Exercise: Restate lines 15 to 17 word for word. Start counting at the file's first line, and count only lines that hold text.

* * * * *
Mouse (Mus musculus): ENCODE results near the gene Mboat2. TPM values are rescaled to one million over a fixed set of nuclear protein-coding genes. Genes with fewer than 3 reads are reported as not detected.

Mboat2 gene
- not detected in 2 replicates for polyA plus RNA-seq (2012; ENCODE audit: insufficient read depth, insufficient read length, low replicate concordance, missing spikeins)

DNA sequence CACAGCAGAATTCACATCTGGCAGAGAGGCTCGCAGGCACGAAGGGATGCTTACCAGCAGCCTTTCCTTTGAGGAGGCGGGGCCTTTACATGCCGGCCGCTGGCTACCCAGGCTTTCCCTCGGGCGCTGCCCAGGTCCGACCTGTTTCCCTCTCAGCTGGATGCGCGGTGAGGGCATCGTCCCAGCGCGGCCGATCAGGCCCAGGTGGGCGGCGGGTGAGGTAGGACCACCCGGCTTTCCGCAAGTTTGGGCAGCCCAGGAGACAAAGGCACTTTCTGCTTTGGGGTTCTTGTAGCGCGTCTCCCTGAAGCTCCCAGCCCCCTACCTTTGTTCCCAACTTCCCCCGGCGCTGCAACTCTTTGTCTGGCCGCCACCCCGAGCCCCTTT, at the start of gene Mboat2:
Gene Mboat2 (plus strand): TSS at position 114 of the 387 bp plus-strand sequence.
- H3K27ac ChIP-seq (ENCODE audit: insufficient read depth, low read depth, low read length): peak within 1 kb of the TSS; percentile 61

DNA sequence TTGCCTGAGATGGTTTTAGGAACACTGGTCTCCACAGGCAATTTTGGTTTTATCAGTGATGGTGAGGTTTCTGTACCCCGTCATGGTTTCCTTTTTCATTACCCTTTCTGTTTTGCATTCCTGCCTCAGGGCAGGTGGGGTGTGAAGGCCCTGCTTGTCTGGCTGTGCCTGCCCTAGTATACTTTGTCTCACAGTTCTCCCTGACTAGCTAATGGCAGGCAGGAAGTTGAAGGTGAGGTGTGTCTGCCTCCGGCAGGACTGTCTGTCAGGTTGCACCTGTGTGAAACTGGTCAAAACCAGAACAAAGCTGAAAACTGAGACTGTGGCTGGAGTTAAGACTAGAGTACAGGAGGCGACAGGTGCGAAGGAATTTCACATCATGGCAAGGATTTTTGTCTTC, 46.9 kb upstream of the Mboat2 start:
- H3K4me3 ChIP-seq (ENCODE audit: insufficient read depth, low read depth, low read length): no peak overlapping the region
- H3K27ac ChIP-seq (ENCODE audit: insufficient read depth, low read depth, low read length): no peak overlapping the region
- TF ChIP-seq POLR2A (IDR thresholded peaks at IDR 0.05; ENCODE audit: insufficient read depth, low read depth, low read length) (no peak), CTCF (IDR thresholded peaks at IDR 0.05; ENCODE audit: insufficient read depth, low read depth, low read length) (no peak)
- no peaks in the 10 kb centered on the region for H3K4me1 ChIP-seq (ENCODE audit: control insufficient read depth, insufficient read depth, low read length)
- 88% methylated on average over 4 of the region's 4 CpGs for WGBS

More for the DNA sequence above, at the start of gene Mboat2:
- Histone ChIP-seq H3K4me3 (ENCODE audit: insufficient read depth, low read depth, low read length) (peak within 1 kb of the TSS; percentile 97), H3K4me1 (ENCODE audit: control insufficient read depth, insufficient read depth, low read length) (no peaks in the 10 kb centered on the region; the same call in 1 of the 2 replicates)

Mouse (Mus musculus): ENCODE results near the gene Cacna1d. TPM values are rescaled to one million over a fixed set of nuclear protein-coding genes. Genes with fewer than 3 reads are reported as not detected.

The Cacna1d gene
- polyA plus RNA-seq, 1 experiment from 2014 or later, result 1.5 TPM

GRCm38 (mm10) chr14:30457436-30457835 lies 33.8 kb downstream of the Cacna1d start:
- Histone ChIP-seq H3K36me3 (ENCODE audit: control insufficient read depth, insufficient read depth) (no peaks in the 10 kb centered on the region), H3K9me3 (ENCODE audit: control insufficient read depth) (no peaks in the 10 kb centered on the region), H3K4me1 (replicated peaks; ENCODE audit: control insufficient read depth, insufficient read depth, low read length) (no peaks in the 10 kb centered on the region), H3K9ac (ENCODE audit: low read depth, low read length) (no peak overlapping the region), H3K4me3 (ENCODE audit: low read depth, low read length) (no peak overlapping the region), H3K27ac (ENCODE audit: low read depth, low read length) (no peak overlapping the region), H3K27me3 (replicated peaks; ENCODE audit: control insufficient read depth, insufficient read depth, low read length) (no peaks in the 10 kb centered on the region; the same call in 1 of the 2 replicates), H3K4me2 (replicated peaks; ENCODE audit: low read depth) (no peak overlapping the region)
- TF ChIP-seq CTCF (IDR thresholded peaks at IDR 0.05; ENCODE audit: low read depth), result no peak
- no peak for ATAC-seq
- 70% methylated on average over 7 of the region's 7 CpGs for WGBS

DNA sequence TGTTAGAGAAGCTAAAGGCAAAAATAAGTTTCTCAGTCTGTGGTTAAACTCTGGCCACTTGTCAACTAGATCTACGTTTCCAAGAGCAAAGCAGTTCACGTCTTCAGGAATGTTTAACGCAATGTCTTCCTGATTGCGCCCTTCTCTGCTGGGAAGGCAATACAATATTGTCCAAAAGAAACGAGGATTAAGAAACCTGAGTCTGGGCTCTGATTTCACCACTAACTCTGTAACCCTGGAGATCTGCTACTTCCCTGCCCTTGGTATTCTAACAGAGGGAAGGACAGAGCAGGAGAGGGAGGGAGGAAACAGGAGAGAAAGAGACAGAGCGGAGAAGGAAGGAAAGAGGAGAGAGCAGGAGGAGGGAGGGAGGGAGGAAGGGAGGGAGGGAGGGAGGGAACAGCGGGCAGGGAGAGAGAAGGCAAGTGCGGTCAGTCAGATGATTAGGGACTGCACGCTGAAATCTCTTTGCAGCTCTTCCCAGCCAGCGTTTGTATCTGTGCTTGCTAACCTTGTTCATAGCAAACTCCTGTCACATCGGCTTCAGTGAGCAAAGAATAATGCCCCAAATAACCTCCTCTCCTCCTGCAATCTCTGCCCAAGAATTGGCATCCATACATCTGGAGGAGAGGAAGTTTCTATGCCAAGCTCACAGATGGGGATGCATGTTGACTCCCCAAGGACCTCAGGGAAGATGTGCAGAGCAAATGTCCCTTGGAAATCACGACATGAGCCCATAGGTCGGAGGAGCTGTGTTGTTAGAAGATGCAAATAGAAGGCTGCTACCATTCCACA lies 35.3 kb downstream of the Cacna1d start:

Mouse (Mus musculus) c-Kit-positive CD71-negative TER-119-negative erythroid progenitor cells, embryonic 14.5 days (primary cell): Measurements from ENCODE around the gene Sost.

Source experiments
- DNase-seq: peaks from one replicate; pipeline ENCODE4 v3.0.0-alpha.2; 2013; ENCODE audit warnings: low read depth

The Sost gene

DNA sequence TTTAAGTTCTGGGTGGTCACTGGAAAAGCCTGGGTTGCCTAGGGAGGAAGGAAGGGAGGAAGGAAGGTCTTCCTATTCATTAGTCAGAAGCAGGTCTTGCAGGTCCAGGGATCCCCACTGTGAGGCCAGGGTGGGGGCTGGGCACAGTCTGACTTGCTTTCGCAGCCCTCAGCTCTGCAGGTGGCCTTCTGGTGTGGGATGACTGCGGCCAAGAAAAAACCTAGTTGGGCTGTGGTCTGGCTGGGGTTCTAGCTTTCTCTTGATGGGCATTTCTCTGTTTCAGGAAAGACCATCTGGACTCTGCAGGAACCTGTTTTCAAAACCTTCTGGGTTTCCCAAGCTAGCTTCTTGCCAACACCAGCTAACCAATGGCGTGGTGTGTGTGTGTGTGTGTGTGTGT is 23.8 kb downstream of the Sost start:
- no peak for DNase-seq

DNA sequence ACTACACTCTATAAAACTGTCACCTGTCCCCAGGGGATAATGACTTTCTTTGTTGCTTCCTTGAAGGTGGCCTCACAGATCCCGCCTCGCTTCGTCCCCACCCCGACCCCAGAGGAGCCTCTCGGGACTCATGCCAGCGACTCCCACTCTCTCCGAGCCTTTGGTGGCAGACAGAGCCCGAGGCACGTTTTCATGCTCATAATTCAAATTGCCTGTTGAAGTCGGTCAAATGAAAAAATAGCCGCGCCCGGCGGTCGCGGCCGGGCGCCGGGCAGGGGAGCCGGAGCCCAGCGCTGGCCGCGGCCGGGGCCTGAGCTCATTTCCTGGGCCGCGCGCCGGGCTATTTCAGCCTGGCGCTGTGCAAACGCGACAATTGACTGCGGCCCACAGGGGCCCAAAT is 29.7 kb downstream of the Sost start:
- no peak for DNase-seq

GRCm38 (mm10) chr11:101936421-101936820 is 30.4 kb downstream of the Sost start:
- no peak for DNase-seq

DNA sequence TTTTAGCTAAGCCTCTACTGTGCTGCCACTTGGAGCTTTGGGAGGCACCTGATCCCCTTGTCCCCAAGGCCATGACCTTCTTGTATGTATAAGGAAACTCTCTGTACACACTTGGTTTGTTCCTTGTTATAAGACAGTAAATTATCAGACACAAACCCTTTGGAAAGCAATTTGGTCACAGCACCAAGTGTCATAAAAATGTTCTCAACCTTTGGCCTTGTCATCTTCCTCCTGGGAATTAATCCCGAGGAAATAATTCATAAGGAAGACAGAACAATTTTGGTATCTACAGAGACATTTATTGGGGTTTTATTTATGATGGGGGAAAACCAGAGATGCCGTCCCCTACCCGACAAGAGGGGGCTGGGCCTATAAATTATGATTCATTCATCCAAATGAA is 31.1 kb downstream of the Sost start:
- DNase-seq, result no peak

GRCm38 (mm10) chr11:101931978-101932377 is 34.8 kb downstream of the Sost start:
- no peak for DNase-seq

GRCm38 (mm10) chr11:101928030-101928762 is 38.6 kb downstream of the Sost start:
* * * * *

Mouse (Mus musculus): ENCODE results near the gene Cacna1d. TPM values are rescaled to one million over a fixed set of nuclear protein-coding genes. Genes with fewer than 3 reads are reported as not detected.

The Cacna1d gene
- polyA plus RNA-seq, 1 experiment from 2014 or later, result 1.5 TPM